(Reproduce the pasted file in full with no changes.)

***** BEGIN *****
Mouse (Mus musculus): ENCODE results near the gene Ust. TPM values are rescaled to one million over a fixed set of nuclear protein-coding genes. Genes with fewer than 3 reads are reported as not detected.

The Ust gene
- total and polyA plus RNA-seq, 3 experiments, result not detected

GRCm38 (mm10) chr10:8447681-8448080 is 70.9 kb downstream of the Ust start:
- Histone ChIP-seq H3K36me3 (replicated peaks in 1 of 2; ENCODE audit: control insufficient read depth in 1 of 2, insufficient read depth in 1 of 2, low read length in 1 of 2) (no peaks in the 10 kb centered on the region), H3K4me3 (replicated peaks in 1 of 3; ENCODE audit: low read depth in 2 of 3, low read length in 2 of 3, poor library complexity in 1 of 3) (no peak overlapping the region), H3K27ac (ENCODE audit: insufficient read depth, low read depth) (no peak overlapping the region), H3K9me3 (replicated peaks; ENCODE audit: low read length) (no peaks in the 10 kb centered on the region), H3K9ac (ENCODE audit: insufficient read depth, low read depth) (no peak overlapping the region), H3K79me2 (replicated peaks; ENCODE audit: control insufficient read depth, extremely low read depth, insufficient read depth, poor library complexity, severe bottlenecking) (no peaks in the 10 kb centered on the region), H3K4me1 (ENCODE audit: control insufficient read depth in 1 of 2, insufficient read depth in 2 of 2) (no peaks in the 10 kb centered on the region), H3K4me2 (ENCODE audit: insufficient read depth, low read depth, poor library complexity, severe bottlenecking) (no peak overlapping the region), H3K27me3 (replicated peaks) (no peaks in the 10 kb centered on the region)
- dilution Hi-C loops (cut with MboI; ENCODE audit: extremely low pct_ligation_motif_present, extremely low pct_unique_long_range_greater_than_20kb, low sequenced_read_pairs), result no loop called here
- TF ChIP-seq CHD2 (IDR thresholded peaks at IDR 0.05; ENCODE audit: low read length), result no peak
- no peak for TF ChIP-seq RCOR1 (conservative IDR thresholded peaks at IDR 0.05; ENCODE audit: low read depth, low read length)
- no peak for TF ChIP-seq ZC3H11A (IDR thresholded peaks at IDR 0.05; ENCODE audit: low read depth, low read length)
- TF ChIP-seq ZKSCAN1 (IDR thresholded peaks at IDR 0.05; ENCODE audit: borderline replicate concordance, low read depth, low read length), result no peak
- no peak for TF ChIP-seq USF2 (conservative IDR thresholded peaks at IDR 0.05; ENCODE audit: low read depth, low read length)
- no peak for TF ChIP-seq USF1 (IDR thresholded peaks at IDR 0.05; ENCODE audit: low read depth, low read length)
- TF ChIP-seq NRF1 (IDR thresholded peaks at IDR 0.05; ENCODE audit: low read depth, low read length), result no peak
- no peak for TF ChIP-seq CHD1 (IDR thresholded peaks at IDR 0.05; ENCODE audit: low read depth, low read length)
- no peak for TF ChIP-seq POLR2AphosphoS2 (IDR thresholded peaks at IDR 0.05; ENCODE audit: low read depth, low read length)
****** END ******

Mouse (Mus musculus): ENCODE results near the gene Ust. TPM values are rescaled to one million over a fixed set of nuclear protein-coding genes. Genes with fewer than 3 reads are reported as not detected.

The Ust gene
- total and polyA plus RNA-seq, 3 experiments, result not detected

GRCm38 (mm10) chr10:8447681-8448080 is 70.9 kb downstream of the Ust start:
- Histone ChIP-seq H3K36me3 (replicated peaks in 1 of 2; ENCODE audit: control insufficient read depth in 1 of 2, insufficient read depth in 1 of 2, low read length in 1 of 2) (no peaks in the 10 kb centered on the region), H3K4me3 (replicated peaks in 1 of 3; ENCODE audit: low read depth in 2 of 3, low read length in 2 of 3, poor library complexity in 1 of 3) (no peak overlapping the region), H3K27ac (ENCODE audit: insufficient read depth, low read depth) (no peak overlapping the region), H3K9me3 (replicated peaks; ENCODE audit: low read length) (no peaks in the 10 kb centered on the region), H3K9ac (ENCODE audit: insufficient read depth, low read depth) (no peak overlapping the region), H3K79me2 (replicated peaks; ENCODE audit: control insufficient read depth, extremely low read depth, insufficient read depth, poor library complexity, severe bottlenecking) (no peaks in the 10 kb centered on the region), H3K4me1 (ENCODE audit: control insufficient read depth in 1 of 2, insufficient read depth in 2 of 2) (no peaks in the 10 kb centered on the region), H3K4me2 (ENCODE audit: insufficient read depth, low read depth, poor library complexity, severe bottlenecking) (no peak overlapping the region), H3K27me3 (replicated peaks) (no peaks in the 10 kb centered on the region)
- dilution Hi-C loops (cut with MboI; ENCODE audit: extremely low pct_ligation_motif_present, extremely low pct_unique_long_range_greater_than_20kb, low sequenced_read_pairs), result no loop called here
- TF ChIP-seq CHD2 (IDR thresholded peaks at IDR 0.05; ENCODE audit: low read length), result no peak
- no peak for TF ChIP-seq RCOR1 (conservative IDR thresholded peaks at IDR 0.05; ENCODE audit: low read depth, low read length)
- no peak for TF ChIP-seq ZC3H11A (IDR thresholded peaks at IDR 0.05; ENCODE audit: low read depth, low read length)
- TF ChIP-seq ZKSCAN1 (IDR thresholded peaks at IDR 0.05; ENCODE audit: borderline replicate concordance, low read depth, low read length), result no peak
- no peak for TF ChIP-seq USF2 (conservative IDR thresholded peaks at IDR 0.05; ENCODE audit: low read depth, low read length)
- no peak for TF ChIP-seq USF1 (IDR thresholded peaks at IDR 0.05; ENCODE audit: low read depth, low read length)
- TF ChIP-seq NRF1 (IDR thresholded peaks at IDR 0.05; ENCODE audit: low read depth, low read length), result no peak
- no peak for TF ChIP-seq CHD1 (IDR thresholded peaks at IDR 0.05; ENCODE audit: low read depth, low read length)
- no peak for TF ChIP-seq POLR2AphosphoS2 (IDR thresholded peaks at IDR 0.05; ENCODE audit: low read depth, low read length)